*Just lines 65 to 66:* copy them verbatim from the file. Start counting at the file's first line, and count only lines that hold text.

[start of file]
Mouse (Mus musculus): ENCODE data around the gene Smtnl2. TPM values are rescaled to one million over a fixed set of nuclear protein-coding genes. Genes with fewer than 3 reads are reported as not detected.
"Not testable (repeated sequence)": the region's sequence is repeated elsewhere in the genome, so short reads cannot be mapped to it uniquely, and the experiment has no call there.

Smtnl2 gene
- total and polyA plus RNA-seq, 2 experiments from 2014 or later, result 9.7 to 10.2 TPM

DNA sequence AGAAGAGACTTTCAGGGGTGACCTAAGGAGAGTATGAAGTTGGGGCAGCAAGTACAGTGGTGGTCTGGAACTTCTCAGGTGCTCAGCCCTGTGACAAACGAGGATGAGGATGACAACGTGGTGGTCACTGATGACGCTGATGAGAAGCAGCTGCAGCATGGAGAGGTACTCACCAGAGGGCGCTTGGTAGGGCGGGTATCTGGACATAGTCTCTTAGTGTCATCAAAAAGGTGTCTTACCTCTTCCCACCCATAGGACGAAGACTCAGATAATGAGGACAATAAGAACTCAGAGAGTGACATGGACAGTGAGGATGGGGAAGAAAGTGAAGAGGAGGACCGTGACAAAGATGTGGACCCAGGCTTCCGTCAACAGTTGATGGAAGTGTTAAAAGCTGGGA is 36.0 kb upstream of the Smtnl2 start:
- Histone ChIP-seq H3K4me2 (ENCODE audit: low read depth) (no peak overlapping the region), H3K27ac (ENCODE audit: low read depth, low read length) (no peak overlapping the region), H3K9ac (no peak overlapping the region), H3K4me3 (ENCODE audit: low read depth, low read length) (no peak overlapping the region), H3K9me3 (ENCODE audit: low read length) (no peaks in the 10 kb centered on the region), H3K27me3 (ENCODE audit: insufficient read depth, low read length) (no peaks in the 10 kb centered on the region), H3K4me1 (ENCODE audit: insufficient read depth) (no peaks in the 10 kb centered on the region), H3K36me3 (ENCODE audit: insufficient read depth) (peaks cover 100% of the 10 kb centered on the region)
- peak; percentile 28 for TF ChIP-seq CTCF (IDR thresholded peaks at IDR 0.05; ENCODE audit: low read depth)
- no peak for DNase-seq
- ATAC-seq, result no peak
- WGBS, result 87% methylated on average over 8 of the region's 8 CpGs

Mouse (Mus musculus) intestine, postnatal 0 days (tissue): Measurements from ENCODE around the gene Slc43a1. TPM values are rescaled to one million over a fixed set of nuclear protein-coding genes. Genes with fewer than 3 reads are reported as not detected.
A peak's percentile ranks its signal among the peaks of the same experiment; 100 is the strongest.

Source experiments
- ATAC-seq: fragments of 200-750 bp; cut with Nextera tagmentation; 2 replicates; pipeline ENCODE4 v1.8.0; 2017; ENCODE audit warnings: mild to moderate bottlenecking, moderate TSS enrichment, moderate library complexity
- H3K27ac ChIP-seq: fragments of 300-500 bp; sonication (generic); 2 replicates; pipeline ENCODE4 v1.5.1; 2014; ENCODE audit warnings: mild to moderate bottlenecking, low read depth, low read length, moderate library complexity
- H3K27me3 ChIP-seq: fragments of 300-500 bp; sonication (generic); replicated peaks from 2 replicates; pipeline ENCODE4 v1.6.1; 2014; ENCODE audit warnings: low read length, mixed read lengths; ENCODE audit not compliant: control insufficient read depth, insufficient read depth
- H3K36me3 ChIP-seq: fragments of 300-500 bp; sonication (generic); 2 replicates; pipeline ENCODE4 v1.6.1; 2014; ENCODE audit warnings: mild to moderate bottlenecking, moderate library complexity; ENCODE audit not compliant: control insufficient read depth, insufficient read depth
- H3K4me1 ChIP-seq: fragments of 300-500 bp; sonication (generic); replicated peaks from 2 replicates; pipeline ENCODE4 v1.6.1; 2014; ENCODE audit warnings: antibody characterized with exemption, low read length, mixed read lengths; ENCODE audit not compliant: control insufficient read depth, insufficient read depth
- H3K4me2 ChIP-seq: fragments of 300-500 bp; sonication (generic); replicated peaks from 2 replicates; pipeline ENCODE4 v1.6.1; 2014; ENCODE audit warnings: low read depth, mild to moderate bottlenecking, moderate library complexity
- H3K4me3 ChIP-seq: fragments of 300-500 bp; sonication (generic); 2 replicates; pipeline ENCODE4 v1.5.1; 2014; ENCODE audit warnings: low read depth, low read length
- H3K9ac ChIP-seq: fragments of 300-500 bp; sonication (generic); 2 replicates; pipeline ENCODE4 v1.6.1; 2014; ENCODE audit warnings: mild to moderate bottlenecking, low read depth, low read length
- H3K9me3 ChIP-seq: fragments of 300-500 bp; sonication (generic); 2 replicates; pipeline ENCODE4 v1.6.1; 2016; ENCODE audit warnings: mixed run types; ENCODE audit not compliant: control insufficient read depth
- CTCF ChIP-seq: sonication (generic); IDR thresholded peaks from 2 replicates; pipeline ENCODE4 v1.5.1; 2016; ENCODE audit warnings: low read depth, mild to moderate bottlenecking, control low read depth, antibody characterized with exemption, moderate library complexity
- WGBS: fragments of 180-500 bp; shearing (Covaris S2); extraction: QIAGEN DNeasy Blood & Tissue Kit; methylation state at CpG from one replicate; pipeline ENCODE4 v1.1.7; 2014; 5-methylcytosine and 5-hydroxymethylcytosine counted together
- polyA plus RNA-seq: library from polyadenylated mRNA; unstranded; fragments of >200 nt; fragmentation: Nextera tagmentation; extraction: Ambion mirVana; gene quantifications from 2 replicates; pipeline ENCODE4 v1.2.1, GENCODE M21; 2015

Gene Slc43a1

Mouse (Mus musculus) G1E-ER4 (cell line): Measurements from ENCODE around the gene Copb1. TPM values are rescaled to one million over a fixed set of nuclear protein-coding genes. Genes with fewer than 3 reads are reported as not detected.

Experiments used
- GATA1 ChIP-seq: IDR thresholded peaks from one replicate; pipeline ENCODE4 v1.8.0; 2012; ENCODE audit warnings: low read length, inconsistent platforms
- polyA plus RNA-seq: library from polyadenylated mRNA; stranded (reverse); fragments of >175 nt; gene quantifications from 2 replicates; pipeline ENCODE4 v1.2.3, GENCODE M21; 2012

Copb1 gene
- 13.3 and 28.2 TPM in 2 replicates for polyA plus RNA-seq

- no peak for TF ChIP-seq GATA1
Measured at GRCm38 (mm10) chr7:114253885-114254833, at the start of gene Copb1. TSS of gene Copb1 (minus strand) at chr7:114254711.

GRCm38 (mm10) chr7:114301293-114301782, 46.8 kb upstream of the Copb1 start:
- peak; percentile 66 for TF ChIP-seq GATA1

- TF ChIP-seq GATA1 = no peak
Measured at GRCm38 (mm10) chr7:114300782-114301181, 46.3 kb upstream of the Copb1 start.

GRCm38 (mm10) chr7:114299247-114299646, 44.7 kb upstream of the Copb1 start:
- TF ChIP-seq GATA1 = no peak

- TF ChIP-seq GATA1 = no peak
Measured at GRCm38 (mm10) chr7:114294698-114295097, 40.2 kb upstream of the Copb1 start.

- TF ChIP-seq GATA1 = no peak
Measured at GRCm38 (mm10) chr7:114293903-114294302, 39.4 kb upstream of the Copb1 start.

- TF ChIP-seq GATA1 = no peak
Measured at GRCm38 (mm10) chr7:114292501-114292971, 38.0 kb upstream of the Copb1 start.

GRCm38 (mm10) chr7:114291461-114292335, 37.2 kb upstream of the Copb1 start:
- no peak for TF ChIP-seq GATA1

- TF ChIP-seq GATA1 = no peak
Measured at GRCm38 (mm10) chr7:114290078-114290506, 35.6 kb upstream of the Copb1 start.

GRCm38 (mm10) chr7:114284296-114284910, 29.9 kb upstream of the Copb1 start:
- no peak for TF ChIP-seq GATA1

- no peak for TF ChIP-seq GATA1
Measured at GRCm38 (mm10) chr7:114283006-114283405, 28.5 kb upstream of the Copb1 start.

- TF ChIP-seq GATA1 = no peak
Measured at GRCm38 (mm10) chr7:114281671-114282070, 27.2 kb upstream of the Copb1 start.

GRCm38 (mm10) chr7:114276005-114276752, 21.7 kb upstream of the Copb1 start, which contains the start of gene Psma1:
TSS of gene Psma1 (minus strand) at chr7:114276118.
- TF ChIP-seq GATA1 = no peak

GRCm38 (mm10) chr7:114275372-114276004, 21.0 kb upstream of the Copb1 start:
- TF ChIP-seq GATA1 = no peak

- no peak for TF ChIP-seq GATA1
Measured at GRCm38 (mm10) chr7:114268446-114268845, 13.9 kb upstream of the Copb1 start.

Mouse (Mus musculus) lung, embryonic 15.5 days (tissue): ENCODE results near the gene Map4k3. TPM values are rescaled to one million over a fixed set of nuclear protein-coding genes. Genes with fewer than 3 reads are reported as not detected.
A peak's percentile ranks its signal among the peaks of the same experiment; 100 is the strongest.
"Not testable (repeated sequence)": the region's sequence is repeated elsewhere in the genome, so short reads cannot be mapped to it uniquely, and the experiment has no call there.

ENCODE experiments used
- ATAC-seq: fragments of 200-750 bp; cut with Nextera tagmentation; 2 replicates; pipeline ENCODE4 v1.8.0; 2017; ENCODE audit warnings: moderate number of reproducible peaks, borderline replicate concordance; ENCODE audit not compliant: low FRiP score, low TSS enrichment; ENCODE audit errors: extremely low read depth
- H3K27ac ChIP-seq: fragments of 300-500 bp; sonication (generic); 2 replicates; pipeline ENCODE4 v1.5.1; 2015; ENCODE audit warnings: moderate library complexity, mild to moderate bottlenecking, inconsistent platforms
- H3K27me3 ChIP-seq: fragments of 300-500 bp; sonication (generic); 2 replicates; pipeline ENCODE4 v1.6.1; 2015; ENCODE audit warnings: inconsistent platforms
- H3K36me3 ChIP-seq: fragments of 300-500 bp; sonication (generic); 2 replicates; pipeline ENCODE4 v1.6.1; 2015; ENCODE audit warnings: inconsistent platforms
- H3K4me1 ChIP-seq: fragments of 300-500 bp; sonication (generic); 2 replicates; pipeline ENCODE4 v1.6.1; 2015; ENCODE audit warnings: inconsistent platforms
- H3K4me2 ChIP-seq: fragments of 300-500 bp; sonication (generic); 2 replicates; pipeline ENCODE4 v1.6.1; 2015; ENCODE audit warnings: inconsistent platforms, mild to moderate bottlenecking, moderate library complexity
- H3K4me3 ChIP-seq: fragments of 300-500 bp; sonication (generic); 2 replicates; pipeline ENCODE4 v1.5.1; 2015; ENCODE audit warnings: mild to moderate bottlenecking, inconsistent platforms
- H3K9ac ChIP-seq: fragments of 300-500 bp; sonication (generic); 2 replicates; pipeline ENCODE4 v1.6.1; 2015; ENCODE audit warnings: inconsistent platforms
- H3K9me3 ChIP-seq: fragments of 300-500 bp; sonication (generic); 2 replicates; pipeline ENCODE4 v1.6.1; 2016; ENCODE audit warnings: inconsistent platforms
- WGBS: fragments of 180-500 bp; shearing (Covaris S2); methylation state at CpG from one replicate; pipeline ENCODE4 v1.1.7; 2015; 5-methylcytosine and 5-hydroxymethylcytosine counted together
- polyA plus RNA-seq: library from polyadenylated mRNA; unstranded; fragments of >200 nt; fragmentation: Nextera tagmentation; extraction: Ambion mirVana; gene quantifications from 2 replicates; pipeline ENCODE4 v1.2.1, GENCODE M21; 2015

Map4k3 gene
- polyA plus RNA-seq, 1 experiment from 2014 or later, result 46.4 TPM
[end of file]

A peak's percentile ranks its signal among the peaks of the same experiment; 100 is the strongest.
"Not testable (repeated sequence)": the region's sequence is repeated elsewhere in the genome, so short reads cannot be mapped to it uniquely, and the experiment has no call there.